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The Disappearance of Millions of Newfoundland Seabirds

By Bill Montevecchi

(Reprint of Birds I View from the Northeast Avalon Times August 2017)

 

Leach’s Storm-Petrel, Oceanodroma leucorhoa. (By Seabamirum from Ithaca (Leach’s Storm Petrel) [CC BY 2.0 (http://creativecommons.org/licenses/by/2.0)], via Wikimedia Commons)

 

Where have all the storm-petrels gone? Storm-petrels are the most abundant seabird breeding in eastern Canada. They appear at night in dizzying millions at major colonies on our coast. When a species is so prolific, population changes are actually often difficult to detect until they reach crisis proportions – think cod, capelin, caribou.

 

Seabirds are the primary indicators of ocean pollution. They have been the focus of environmental monitoring plans since offshore oil exploration began on the Grand Banks. Under the “regulation” of the Canada-Newfoundland Labrador Offshore Petroleum Board (C-NLOPB), these have been irrelevant paper exercises. The nocturnal Leach’s storm-petrel or carey chick as fishermen refer to them is the most vulnerable seabird to offshore platforms. These tiny robin-sized seabirds are attracted to platform flares and lights where they succumb to collisions, burning and oiling.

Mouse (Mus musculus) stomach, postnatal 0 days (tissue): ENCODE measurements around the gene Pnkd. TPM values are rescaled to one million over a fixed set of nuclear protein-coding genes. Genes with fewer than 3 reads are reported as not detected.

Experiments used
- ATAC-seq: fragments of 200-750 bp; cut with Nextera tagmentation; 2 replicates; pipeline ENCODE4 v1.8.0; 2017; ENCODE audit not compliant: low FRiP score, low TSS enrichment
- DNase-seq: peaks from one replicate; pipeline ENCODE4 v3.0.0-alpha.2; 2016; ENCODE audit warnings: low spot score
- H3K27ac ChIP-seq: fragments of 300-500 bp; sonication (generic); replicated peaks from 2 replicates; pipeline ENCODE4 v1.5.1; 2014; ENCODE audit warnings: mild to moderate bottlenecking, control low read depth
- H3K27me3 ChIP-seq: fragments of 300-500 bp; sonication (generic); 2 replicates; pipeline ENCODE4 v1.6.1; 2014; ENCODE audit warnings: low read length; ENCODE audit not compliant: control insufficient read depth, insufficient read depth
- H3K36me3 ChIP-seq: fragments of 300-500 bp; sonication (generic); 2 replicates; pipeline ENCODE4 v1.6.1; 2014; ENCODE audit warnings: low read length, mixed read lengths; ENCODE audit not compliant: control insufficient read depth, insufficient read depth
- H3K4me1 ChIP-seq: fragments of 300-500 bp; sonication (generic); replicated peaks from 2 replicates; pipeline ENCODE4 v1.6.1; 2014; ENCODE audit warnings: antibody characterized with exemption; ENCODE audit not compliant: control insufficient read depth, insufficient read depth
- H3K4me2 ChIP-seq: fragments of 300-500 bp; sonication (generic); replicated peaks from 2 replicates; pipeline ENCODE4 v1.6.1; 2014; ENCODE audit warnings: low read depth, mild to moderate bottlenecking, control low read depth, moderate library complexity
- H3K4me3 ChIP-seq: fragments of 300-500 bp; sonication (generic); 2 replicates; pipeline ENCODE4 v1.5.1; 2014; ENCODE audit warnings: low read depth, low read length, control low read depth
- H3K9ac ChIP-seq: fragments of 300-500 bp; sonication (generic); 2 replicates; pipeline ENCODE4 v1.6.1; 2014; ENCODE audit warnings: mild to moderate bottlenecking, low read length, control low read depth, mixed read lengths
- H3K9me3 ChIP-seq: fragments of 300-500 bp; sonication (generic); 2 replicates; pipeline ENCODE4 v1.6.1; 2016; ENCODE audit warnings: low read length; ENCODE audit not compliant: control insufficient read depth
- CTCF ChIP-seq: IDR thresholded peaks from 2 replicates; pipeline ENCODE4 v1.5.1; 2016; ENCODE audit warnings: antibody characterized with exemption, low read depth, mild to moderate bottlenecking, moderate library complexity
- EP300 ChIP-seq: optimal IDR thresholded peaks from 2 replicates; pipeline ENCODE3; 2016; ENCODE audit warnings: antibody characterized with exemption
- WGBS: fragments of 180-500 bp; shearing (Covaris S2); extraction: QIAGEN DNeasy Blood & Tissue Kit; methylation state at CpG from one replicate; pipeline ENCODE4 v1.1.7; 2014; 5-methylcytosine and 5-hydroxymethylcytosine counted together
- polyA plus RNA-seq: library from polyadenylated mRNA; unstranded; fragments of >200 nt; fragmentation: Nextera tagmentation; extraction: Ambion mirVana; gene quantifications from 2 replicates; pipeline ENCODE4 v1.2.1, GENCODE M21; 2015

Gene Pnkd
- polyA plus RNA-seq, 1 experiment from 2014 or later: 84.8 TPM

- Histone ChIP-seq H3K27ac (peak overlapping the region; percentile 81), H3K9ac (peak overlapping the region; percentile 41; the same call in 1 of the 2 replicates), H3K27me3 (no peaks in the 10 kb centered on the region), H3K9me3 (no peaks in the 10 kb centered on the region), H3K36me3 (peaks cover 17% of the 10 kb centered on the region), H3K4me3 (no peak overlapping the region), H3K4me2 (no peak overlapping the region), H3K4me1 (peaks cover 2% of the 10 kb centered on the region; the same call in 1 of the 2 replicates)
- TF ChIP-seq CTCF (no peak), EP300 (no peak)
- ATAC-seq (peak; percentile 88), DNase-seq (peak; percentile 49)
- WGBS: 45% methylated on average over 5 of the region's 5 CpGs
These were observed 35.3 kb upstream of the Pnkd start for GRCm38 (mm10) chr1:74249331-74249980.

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Fall 2017 events with Nature NL

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Tell the City of St. John’s to reject the rezoning of Synod West Wetland

The City of St. John’s has received an application to rezone Synod West Wetland behind Penny Crescent (St. John’s, NL), from Open Space Reserve to Low Density Residential.

 

Citizens of are concerned with the application received by the City to develop 17.5 acres of urban wetland behind Penney Crescent in the East end of St. John’s into a housing development. This wetland has been classified as significant by the city since 1993. Urban wetlands have ecological, aesthetic and flood mitigation functions and its removal may have adverse effects on the local neighbourhood.